Bede hia doughter come downe & his dere heiro. 
To ait by J»at semely, and solas to make. 
This maiden full mylde, Medea was callid, 

392 Wlian she sought into sale salute horn all, 
WiVi Idutyng full low to hlr lefe fadir, 
Slie was eldiat & hcire etlit to his londat, 
Hym chefet thurghe chaunse childer no mo ; 

396 And ahe at bond for to baue husband for age, 
Byg ynoghe vnto bed w/t/i a bold knight. 
She was luffly of lere & of lore wise, 
And kyndly hade conjng in the clene artia : 

400 pere was no filisofera ao fyn found in (lot lond, 
Might approche to frtt precious apoint of her wit 


Of uygraniafijii ynogh to note when she liket. 
And all the fetea full faiie in a few yeres. 

404 Wyndis at hir wille to wakyu in the aire, 
Gret showrea to shede & shynyng agayne, 
Haile from the heuyn in a hond wliile, 
And the li^^lit make lea aa hir lefc thought; 

408 Mcrkc at the mydday & the nioue chaungc, 



To clere Sune into Clippis & the cloude* dym ; Book n. 

The ElemcnW ouertume & the erthe qwake, 

fBodes with fane flow agayne the hilles ; 
413 Bowes for tobeire in the bane nlattar, 

ITor to floriaehe faire & pa frute bryng ; 

Yong men yepely yarke into Elde,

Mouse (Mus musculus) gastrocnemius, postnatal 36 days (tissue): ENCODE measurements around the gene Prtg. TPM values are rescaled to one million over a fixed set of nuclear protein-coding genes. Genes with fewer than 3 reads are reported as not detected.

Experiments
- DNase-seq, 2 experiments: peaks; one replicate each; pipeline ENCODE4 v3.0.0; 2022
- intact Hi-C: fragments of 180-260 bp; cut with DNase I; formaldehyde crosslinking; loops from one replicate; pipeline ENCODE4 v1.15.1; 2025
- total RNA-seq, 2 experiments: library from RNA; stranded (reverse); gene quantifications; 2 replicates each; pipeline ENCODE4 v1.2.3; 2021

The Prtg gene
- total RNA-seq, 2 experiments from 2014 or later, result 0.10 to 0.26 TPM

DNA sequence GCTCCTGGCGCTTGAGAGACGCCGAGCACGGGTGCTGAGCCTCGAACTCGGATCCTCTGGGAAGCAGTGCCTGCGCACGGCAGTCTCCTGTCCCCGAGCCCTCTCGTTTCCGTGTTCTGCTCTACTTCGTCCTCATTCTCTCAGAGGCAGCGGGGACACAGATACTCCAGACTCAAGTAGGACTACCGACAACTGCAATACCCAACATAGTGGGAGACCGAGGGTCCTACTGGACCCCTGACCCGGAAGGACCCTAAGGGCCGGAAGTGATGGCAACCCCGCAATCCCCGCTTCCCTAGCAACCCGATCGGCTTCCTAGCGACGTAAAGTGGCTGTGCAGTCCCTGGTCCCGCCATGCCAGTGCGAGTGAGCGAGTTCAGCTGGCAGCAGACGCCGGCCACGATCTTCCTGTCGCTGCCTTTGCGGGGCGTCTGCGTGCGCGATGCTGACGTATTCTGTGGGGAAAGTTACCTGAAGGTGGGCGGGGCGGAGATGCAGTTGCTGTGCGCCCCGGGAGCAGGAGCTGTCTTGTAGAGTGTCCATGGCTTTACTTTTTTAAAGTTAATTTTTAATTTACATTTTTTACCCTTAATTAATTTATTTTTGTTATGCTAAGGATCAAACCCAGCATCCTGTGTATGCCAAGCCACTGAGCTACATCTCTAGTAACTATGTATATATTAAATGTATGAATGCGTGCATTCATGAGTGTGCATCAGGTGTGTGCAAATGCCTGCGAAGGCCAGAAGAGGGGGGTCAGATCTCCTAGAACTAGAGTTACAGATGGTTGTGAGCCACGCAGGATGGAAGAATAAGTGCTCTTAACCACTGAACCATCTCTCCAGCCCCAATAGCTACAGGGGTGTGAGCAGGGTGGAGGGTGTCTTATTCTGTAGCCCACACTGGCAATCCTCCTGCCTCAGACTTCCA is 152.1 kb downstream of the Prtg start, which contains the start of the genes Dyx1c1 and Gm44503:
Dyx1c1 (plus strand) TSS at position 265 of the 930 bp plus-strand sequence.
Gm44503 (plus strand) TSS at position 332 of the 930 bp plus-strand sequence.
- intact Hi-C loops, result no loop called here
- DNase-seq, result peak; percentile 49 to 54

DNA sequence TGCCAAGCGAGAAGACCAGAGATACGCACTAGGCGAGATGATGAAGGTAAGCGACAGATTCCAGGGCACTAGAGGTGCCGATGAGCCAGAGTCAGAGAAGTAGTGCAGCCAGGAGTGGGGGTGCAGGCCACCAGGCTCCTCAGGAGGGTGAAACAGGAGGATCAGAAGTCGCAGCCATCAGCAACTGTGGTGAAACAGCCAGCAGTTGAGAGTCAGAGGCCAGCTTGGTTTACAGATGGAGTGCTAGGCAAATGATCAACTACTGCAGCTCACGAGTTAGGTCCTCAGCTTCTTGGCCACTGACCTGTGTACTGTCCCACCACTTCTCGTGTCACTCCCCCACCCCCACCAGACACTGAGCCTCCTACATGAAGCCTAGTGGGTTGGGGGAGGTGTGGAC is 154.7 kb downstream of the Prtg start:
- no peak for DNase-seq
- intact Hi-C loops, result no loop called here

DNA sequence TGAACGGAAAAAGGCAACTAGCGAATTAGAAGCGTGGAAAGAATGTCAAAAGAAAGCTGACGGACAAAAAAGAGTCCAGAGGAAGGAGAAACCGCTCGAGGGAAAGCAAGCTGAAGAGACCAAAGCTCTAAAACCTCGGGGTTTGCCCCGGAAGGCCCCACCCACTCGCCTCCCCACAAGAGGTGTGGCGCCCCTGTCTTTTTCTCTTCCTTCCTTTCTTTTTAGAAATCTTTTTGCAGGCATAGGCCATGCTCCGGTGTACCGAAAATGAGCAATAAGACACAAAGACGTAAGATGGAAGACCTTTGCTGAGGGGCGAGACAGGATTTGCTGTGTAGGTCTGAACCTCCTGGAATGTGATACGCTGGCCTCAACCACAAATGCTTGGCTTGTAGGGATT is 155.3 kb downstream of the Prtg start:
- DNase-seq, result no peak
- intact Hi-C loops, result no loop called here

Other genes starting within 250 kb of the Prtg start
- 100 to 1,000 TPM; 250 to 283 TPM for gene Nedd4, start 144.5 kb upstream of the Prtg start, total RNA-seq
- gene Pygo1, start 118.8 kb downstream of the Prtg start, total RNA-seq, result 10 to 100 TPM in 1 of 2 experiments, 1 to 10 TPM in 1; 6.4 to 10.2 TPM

And the course i^yne calle into clere youtfae. 
416 All thiee Japea ho enioynit as Oeutils beleued, 

All thies maistres & mo sht: made in hir tyme, 

Als put ia in poise and prikkit be Ouyd, 

)Mt feynit in his fablls & other fele stories. HidOrtdiinigi 

420 Hit ys leUy Dot like, ne oure belefe oskys, inpouiiiit m • 

)>at suche ferliea ahold fall in a fiale woman ; teimigi ooiy m 

But only gouemauBse of God {lat fe ground *^' 

And ilke a planet hase put in a plains course, 
424 liat tuntys as fere tyms comys, trist ye non other. 

As he formed horn first flitton ^ai neuer ; 

Ne the cleie Sune ncuer clippit out of course yet, Th* Mgiit •«> 

Bat whan Criste on the crosse for our care deghit; ratDr^^netm 
428 Than it lort hade the light as our lord "Vold, ''J^^^'^ 

Erthe dymmed by dene, ded men Rooee, 

The gret tempull top tomed to ground.